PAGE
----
Sweden leads the way in showing how to select sires that will combat the culling due to lameness trend.
As involuntary culling due to lameness increases worldwide, dairy producers in Sweden can now select herd sires directly to improve claw health. Ongoing Swedish research into claw and hoof health traits is providing new insights into dairy cow lameness, and the Swedes have recently published national sire breeding values for Swedish artificial insemination (AI) bulls for claw health.
Dairy cow lameness causes significant economic losses worldwide from reduced production, delayed days to conception, increased veterinary treatments and cow losses. The Swedish model, along with research in other countries, is showing how dairy producers can potentially combat this trend through breeding.
In spite of breeding programs emphasizing improved feet and legs and locomotion, involuntary culling for lameness has increased in many countries to the extent it accounts for up to 16 per cent of all cows culled. In Sweden, producers cull 8.1 per cent of Swedish Holsteins and 5.9 per cent of Swedish Reds for feet and leg disorders.
Professional hoof trimmers in Sweden routinely record claw health traits during regular herd visits. These conditions include digital dermatitis, heel horn erosion, sole hemorrhage and sole ulcer. Hoof trimmers indicate no incidence, or slight or severe incidence on the cow's most severely affected foot.
Digital dermatitis and heel horn erosion are considered hygiene-related conditions, and are highly related to each other. Sole hemorrhage and sole ulcer are laminitis-related conditions associated with feeding management.
Researchers analysed records from more than 65,000 Swedish Holsteins and 58,000 Swedish Reds. When grouped together, digital dermatitis and heel horn erosion had a slight incidence of 16 per cent and a severe incidence of three per cent for Holsteins. Sole hemorrhage and sole ulcer had occurrence rates of 21 per cent slight and 10 per cent severe.
Swedish Reds had significantly lower numbers. Researchers found the difference between the breeds for sole hemorrhages and sole ulcers increased with lactation number. Either Swedish Reds have a better recovery rate or Holsteins have a more pronounced weakness with age.
Nevertheless, there is genetic variation in these objective claw health traits, especially when related disorders are combined, Swedish researchers have found. Heritabilities are low, ranging from 3.5 to 8.5 per cent, and environmental factors obviously affect these disorders greatly.
However, adequate genetic variation in the incidence can be estimated from field data for use with regular sire evaluations.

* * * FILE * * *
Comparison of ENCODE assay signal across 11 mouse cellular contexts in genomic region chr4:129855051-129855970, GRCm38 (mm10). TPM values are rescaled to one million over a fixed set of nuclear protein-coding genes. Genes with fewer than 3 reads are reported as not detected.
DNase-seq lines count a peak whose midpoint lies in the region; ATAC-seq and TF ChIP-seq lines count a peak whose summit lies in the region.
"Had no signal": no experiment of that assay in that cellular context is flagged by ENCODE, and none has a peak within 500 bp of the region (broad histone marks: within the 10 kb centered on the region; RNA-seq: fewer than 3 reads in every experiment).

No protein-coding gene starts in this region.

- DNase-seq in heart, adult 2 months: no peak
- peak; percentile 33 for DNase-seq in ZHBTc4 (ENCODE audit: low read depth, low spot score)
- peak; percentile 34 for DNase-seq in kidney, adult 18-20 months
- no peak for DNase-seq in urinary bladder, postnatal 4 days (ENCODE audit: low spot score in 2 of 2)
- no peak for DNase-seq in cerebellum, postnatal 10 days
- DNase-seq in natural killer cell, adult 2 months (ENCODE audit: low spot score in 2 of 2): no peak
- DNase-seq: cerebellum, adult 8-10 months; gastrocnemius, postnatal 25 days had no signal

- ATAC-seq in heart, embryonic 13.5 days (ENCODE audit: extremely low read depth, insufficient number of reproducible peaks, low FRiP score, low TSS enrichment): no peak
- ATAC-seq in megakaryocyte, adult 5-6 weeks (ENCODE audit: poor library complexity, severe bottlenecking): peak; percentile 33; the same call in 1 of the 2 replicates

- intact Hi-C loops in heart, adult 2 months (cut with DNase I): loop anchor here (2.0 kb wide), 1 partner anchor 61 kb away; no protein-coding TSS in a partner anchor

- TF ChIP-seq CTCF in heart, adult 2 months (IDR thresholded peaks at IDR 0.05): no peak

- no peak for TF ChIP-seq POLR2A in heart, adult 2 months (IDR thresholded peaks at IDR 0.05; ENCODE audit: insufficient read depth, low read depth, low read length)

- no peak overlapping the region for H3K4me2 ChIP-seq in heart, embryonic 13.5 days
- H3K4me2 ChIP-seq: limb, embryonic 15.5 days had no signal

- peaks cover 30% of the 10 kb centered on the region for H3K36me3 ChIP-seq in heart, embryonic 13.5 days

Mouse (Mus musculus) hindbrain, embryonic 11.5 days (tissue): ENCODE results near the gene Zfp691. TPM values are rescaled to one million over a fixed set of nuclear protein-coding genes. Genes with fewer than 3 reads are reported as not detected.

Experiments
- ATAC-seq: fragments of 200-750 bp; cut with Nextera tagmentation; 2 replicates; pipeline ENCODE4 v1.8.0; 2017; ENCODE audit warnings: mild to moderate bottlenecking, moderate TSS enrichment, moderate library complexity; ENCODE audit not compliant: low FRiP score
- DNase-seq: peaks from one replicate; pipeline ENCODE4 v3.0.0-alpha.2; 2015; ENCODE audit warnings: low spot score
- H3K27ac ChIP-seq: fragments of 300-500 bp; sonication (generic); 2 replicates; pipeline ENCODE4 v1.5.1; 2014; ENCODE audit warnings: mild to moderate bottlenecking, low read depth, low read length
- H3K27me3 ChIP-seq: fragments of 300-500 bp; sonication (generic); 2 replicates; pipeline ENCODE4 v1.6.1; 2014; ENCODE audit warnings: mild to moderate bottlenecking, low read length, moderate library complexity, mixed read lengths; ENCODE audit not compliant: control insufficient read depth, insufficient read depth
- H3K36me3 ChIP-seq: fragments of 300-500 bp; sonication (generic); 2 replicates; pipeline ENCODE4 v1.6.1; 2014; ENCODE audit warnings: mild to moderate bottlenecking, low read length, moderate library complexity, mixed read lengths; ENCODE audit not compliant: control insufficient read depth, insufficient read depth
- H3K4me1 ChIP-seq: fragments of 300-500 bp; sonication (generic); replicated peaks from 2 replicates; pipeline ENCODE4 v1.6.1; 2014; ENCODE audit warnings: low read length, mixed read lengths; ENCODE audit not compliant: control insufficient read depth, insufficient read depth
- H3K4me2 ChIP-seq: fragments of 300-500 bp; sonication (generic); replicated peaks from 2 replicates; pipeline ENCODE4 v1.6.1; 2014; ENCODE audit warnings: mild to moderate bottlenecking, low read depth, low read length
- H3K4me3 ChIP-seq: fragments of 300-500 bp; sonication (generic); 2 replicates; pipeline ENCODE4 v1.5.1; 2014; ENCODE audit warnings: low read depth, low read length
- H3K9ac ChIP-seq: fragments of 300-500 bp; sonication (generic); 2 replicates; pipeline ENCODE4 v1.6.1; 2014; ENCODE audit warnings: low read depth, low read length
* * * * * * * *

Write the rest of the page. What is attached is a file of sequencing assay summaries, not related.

Heritabilities found in Sweden tend to agree with similar research conducted on somewhat smaller groups of cows in The Netherlands and Germany.
In the Dutch study, more than 70 per cent of cows studied had at least one claw disorder, and researchers found heritabilities up to 10 per cent. They also found locomotion scores during first lactation generally indicated future claw health.
The German research reported this year involved 16,000 cows. Similar to the Swedish method, data were recorded at time of hoof trimming using a handheld computer equipped with a custom-made program. Data were later uploaded to the German milk recording organization for analysis. Heritabilities were low, with laminitis at 13.5 per cent being one of the higher values. However, the Germans believe they found enough genetic variation to show genetic selection could improve hoof health.
The Swedish researchers also compared claw health traits with existing type conformation scores and found a small positive correlation with only one conformation leg trait. They conclude recording and selecting directly for hoof health is a better option than indirect selection from other traits. One important relationship they found was a positive correlation between claw health and cow survival value.
Swedish hoof trimmers record about 200,000 treatments per year. Data handling and storage is free as part of the national database. Farmers pay hoof trimmers for their services, and an extra data recording charge may apply.
Hoof trimmers fill out a paper form in the trimming stall. Forms are later scanned, and the information is uploaded and stored in the national dairy database for genetic evaluation. Swedish producers now have estimated breeding values for about 500 bulls.
In any country, producers, along with their hoof trimmers, veterinarians and nutritionists, could benefit from recording and tracking hoof disorders. For example, incidence and trends related to feeding and laminitis disorders versus hygiene-related diseases could provide valuable management insight. Immediate economic benefits could include solving a herd problem or monitoring a feeding program's results.
Profitable use of this kind of information in herd management may lead to enough data to let Canadian producers select directly for hoof health, too .
Bergsten, C., S. Naeslund and J. Eriksson. 2008. Genetic achievements in claw health based on claw trimmers reports from maintenance trimming. Proceedings, 15th International Symposium on Lameness in Ruminants, Kuopio, Finland.
This article first appeared in the Ruminations column of The Milk Producer Magazine, October, 2008.
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